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Tuesday, December 20, 2011
Light a Candle Tonight
Tonight at sunset begins the festival of Hanukkah, or Chanukah. Here is an article that appeared in the Traverse City Record-Eagle in 2004, which I chose over others because it quotes our own Rabbi Bahle of Suttons Bay. She tells us that the word for the holiday means dedication and suggests that it’s a good time of year to dedicate ourselves to important, positive ways of treating one another. Who could argue against that? Another man quoted in the article (in case you don’t follow the link and read the whole thing, I’m telling you) says the story of Hanukkah is “one of hope, prevailing against difficult odds, and sticking together.” That’s good, too, yes?
The Borrowed Hanukkah Latkes, by Linda Glaser, illustrated by Nancy Cote. The story actually takes place on the last night of Hanukkah, when Rachel’s mother is making latkes and gets a call that more relatives are coming. There won’t be enough latkes, and there aren’t enough potatoes to make more, so Rachel volunteers to borrow more potatoes from a neighbor. Rachel wants Mrs. Greenberg to join them for dinner, but Rachel’s mother says Mrs. Greenberg will say no. “She thinks she’d be a bother. She’s as stubborn as an ox.” Sure enough, Rachel’s mother was right.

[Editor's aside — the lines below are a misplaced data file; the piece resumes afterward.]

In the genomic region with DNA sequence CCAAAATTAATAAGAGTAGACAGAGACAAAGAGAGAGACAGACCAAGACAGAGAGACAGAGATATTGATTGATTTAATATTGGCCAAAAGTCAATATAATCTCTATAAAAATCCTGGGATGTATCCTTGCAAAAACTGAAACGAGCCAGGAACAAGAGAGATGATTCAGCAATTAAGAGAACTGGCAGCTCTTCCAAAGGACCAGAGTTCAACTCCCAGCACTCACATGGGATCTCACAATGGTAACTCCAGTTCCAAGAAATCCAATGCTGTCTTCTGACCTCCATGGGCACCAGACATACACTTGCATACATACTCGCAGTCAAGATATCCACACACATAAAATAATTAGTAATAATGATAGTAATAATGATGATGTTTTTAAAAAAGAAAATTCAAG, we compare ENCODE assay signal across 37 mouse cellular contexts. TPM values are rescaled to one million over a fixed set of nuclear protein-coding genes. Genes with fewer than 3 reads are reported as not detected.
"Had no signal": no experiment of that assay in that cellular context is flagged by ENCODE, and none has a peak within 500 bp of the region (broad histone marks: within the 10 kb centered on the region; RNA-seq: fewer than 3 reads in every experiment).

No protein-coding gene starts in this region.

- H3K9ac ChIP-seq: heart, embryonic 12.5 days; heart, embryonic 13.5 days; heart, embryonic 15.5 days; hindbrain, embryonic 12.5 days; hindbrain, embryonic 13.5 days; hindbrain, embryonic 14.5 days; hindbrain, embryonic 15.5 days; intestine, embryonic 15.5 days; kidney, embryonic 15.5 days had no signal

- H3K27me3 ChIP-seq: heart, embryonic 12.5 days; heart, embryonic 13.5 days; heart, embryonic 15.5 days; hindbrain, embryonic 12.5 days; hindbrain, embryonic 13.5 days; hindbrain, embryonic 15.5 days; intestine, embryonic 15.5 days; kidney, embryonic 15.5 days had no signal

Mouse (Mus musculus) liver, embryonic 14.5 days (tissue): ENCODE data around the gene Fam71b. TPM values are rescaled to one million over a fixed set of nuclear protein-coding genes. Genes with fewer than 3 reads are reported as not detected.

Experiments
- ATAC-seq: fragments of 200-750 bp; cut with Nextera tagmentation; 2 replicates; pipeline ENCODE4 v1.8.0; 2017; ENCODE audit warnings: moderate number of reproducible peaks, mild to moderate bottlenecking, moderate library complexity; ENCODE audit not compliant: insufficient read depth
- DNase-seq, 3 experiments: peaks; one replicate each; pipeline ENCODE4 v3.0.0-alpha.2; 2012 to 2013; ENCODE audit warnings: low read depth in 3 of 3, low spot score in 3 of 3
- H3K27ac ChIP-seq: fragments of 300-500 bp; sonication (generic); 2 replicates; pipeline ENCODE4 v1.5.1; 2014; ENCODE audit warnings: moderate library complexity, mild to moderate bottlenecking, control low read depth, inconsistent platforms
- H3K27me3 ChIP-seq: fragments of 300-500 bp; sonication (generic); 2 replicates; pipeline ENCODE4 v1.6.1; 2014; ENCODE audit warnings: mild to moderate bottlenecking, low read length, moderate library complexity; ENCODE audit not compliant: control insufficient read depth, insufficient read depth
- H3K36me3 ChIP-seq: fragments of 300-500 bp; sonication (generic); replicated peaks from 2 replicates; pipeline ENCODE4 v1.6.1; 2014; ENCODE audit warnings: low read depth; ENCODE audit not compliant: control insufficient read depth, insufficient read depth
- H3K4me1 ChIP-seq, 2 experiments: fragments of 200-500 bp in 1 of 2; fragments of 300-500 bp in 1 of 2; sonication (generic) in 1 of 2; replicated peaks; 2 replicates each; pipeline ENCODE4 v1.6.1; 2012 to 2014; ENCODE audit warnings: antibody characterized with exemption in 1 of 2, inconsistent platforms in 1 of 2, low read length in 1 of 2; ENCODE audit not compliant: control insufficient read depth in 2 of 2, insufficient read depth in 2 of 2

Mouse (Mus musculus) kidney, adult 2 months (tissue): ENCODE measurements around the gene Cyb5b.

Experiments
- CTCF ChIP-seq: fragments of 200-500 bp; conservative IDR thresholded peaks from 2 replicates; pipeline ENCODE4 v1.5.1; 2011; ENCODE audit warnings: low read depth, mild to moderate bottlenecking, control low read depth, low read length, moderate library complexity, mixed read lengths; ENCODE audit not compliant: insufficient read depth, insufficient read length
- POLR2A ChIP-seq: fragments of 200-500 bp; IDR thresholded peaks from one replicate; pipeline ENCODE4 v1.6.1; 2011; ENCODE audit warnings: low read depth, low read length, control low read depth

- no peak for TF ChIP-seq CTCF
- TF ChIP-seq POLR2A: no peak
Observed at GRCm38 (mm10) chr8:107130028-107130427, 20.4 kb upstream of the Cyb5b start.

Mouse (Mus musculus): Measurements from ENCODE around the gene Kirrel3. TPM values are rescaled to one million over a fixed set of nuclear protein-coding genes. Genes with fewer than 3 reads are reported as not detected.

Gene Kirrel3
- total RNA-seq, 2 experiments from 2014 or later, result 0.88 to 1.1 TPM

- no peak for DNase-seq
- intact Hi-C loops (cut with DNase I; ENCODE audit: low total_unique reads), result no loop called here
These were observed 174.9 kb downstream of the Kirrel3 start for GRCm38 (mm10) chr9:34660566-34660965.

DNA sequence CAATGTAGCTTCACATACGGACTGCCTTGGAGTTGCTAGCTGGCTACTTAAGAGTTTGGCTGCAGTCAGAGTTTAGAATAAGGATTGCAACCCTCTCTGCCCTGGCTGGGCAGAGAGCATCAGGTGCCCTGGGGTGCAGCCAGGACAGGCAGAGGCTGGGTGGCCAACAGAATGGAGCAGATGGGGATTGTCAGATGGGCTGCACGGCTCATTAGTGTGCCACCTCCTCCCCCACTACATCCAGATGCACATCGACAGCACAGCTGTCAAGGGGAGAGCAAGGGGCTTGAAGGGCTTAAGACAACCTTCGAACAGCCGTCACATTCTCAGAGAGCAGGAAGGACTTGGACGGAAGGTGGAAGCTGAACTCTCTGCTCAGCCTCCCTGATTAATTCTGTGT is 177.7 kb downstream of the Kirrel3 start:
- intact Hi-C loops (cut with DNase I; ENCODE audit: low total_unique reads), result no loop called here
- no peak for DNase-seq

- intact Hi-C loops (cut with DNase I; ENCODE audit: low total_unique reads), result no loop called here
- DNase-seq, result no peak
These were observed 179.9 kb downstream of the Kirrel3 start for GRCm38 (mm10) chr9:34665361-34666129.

But then Mama needs eggs, and again Rachel runs next door to borrow and to invite. “Borrow? Don’t borrow. Use them in good health,” Mrs. Greenberg says generously. But she still won’t come to dinner.
Even when Rachel goes back to borrow chairs, she can’t persuade Mrs. Greenberg to come to dinner. But Rachel is stubborn, too—and clever. I won’t spoil the surprise by giving away the happy conclusion.
May your candle and any mitzvah you perform tonight shine brightly against the darkness.